Aniara’s latest release, dropped last March (2013), is an EP from Henrik Bergqvist, a prominent player in the rise of underground music in Sweden. Hailing from Stockholm Bergqvist is responsible for successfully running underground nights as part of The Office, as well as being instrumental in the propagation of Swedish stars Skudge. The first track Go For What Hurts immediately harks back to that classic Chicago sound, aided by the familiar instrumentation of rhythmic guitar, funky bass-line, strings, and of course that imperative clap. The B-Side, Spin, is a bit of a stonker, right from the start that off-beat bleep coupled with snares of military demeanour assertively round-up the dance-floor, the kick must be taken seriously as the riding hi-hat ensures we are all attentively present for the break-down. Definitely one to shift the party up another gear.
The end of 2012 saw the release of the Tuffa Trummor EP by Genius Of Time. The A-Side, Med Röst, is an uplifting number, casually perpetuated by playful call-and-response rhythms in the percussion. Suspended synths carry us away into the break-down in true retro style with spacey, futuristic synths and 90s-style breaks (all very early-90s-Goldie-Belearic-pastiche); the overall atmosphere is that of distant dreams and timelessness alternating with the rigid, self-assured marching of the opening drums. The B-side, entitled Med Synt, is an absolute tune and I’ve had an unhealthy obsession with it ever since Homework dropped it a few weeks ago in the middle of their set. The track reeks of attitude, courtesy of that flickering hook; bouncing toms and powerful cadence adds a slightly funky touch to the track. Additionally, hearing it live on a possibly sped up BPM at the peak of their set added an extra feeling of poignant urgency that really got the crowd moving.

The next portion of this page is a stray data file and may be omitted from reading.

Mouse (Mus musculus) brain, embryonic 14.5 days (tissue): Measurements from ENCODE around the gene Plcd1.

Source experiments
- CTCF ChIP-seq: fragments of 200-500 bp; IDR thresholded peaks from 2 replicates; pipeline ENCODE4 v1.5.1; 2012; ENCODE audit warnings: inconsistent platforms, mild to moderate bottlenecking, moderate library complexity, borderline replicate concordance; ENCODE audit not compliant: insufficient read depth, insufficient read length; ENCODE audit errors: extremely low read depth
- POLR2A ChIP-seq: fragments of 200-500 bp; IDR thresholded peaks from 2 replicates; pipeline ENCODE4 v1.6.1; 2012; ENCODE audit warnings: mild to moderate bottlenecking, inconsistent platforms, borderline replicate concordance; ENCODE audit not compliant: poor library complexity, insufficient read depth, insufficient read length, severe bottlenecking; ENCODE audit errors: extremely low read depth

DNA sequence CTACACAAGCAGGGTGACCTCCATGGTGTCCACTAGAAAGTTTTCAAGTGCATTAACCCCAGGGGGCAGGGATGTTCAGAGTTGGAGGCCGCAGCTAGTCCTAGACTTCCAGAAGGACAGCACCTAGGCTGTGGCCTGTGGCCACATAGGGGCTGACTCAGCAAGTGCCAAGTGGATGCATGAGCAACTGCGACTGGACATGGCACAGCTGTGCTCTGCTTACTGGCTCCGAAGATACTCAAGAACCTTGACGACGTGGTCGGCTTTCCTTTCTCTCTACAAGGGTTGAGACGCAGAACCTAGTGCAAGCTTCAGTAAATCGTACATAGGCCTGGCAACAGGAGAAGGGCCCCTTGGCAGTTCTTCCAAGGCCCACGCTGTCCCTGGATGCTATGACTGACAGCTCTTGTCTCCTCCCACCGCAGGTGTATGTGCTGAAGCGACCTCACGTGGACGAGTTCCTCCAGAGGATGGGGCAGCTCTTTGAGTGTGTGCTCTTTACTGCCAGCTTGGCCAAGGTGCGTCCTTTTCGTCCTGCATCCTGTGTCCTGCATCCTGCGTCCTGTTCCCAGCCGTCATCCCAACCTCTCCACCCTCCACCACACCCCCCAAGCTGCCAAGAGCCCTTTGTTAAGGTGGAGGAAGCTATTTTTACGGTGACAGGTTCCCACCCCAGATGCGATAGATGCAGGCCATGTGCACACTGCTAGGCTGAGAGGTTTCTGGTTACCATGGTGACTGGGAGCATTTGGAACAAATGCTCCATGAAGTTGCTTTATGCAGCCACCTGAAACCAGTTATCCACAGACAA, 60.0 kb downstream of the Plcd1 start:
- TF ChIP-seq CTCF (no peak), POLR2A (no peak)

Genius Of Time did a BoilerRoom session just last week and can be viewed here, it’s pretty solid. Additionally, if you are in or around London this weekend you can actually see Genius Of Time work their magic at Dance Tunnel on Saturday (E8 2PB). Entry is A FIVER before 23:00. That’s a bloody bargain if you ask me.
(for some reason Med Synt appears first in the window below)
Despite jumping on the bandwagon fashionably late, Aniara have made up for lost time and have closed a huge amount of ground over the past few years. Though the number of releases in their back-catalogue is still fairly conservative one thing that is clear is the consistency in quality that they continue to deliver. The future promises to hold many great things for the Swedish label and the foundations have been laid for the flourishing of an envious underground music scene in Gothenburg. The Swedes are finding their feet, and in the not-so-distant future the country will no-doubt be a hot-bed for quality music. In light of the saturated metropolises of London and Berlin, the fresh and fertile lands of Swedish domain provide the canvas for creation, pregnant with possibility. It’s really no surprise that collectives such as Aniara are creating such movements – the rest of Europe is feeling it too…